I was nestling down in my overstuffed writing chair to finally start a Blog about an article I read in Esquire magazine. The article “Why We Hate” had been bugging me for quite a while.
And then POW! BAM! BOOM!, the Scott McClellan book bombshell hit like a bolt of lightening which made me glad I have a heavy duty surge protector attached to my computer.
Now there have been others like McClellan who departed a White House job and wrote a “Tell All” book, but it’s been awhile since something like this hit the press. He doesn’t just share a few anecdotal items and blame the system. He names names, tells specifics and seems to have the credibility to back up his stories. I know I wouldn’t write a book like that unless I definitely had the facts on my side and wasn’t afraid to use them (i.e. a publisher with plenty of lawyers).
I’m sure McClellan’s publisher has been salivating over the fact that he will sell tons of books. (I’m jealous of course.) Hopefully, his book deal is a good one, since I don’t think anyone on the Republican side of the fence will be offering him a job any time soon. He is definitely a “Man Without a Party” and if I were in his Dockers, I would be watching my backside as well. It will be interesting to see how he does on the speaking circuit.
His book and the subsequent backlash started my head spinning. We’ve seen this all before of course. It happens in politics, government, show business and major league sports. It also happens far too often in our corporate corridors. Places where you and I might congregate.
Like a prairie windstorm, perhaps just like at your workplace, those still in power started to bash him. Stories quickly appeared with statements like: He’s disgruntled. He’s sad. He’s had an emotional breakdown. He’s lying. He wasn’t there. He should have said something. The liberal media has hijacked him. He’s just cashing in to sell books. Bash. Bash. Belittle. Bash.
Without dealing with the content of McClellan’s book (which most of you who stay abreast of the news will not be shocked by but rather amused that someone formerly on the inside is using their outside voice), what’s really going on here? And does it have anything to do with leadership?
My first reaction was that this “loyal dog” was kicked way too many times by his colleagues. I’ll wager that many nights, when he went home, he would vent to his wife about what was happening at “the office.” From what I have heard so far, it appears that the White House, from Scott’s perspective, was being run as if it was in Scranton with Michael Scott at the helm. Too bad millions of real lives were being reamed instead of just pretending to sell reams of paper. From early reports, I also get the impression that there were too many Dwight Schrutes and not enough Jim Halperts. And they are in charge of the freaking world! Gives a whole new meaning to Dunder-Head. (Okay, so to understand some of the above you have to watch “Comedy Night Done Right”, so sue me.)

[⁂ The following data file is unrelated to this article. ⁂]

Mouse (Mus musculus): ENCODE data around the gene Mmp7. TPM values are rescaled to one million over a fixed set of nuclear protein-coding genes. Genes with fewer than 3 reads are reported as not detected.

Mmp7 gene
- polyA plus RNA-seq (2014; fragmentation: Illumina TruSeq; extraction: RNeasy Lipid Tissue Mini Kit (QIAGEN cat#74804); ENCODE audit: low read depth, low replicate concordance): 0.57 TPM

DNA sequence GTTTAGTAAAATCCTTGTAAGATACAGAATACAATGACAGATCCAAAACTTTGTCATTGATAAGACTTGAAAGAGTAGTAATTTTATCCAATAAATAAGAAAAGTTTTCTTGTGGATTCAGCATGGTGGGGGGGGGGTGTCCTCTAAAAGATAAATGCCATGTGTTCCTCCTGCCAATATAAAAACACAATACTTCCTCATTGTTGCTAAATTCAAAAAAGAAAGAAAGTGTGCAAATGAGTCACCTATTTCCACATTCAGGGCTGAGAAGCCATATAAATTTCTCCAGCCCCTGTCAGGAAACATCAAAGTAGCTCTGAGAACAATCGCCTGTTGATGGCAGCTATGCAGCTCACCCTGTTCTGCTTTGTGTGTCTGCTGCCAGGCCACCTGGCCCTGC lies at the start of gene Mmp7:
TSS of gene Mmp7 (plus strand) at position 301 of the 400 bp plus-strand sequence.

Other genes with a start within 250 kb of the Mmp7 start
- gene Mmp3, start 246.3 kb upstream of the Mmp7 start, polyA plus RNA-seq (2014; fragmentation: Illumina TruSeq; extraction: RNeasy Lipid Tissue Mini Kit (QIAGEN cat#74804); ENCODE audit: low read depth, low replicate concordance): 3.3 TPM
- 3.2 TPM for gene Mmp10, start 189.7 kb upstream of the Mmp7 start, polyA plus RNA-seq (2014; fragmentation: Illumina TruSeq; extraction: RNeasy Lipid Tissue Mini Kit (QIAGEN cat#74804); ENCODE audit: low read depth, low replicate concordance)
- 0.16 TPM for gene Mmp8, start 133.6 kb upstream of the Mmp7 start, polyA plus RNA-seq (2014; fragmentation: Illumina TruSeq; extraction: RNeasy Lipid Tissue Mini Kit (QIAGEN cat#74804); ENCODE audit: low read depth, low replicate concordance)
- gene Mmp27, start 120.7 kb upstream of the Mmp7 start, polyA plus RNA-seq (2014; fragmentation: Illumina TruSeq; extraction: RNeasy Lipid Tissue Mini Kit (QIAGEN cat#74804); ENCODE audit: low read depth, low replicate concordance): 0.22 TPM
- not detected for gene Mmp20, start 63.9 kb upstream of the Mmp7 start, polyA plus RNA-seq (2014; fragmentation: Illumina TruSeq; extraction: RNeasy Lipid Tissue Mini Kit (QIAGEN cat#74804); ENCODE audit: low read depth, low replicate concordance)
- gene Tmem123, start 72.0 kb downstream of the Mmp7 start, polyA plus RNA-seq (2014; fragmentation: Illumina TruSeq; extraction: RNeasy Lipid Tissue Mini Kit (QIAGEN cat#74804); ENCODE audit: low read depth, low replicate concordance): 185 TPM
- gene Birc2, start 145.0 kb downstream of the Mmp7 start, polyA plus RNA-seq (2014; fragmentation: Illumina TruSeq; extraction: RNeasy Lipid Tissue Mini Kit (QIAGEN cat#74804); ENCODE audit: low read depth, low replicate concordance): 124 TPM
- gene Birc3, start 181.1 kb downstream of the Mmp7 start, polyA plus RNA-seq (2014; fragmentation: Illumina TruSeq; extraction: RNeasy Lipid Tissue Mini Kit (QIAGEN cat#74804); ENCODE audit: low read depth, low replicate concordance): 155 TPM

And then I thought about the Characteristics of Admired Leaders from The Leadership Challenge. The usual top four words in workshops chosen by folks are: Honest, Competent, Inspiring and Forward Looking. Then I thought about the folks who are running the country. Nope. No match. (Sure, if you are in the 25% or so of the country who still thinks the administration is on the right track then you can disagree. Please send me a note; I would love to hear from you.)
Why did it take McClellan so long to share his views? Misplaced loyalty is my first thought. (His earliest statement was he needed to write the book because of “loyalty to the truth and the values I was raised on.”) Thanks Mom and Dad McClellan. You might have tried to teach him to not sit on his hands so long too.
McClellan, like many of our corporate cousins, is a victim of distorted groupthink. He served George Bush when he was in Texas and was a devoted follower. He drank the Kool-Aid until he puked. He knew right from wrong when he saw it. But he couldn’t find his voice. He allowed himself to be dragged along through the muck until he was so dirty that everyone figured he would never revolt. They thought once again “mission accomplished!”
So, how does this relate to you in your organization? Are you the “loyal dog” that sits on its hands? Is your voice distorted by gurgling Kool-Aid? Or, do you just sigh and say, “I hate them all”.
Interesting, I guess I’m back to where I began. “Why We Hate.” Will need to give that more thought.
By the way, full disclosure. I was not wearing a flag pin when writing this.
Posted by Robert H. Thompson is the author of The Offsite: A Leadership Challenge Fable. You may read his more Thought Grenades at www.leaderinsideout.com.